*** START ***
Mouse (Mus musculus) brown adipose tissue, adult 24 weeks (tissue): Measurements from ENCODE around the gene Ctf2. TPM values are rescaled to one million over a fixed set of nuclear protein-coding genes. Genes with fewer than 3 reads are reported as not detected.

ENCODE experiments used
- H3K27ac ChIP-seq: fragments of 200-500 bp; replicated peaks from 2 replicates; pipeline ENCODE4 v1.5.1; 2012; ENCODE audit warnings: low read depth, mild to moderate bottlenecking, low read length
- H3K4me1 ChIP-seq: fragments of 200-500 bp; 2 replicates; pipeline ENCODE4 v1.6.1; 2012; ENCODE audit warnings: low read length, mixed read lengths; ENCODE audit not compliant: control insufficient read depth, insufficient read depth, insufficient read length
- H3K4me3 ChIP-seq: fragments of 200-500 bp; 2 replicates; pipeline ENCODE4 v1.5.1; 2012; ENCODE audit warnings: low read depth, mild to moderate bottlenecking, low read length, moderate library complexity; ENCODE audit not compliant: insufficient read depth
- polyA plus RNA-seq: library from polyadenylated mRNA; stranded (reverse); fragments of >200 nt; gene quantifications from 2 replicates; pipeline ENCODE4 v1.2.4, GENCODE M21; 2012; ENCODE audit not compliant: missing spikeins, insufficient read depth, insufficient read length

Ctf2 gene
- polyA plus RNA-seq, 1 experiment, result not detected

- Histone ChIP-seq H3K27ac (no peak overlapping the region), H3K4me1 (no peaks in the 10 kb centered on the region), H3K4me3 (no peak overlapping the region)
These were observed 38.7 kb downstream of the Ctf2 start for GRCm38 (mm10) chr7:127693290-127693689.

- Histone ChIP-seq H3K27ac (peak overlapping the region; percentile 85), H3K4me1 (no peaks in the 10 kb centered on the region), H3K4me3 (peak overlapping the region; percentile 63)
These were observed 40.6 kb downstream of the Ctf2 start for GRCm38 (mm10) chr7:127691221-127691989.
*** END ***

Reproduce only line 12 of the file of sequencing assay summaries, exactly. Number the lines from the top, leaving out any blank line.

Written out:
These were observed 40.6 kb downstream of the Ctf2 start for GRCm38 (mm10) chr7:127691221-127691989.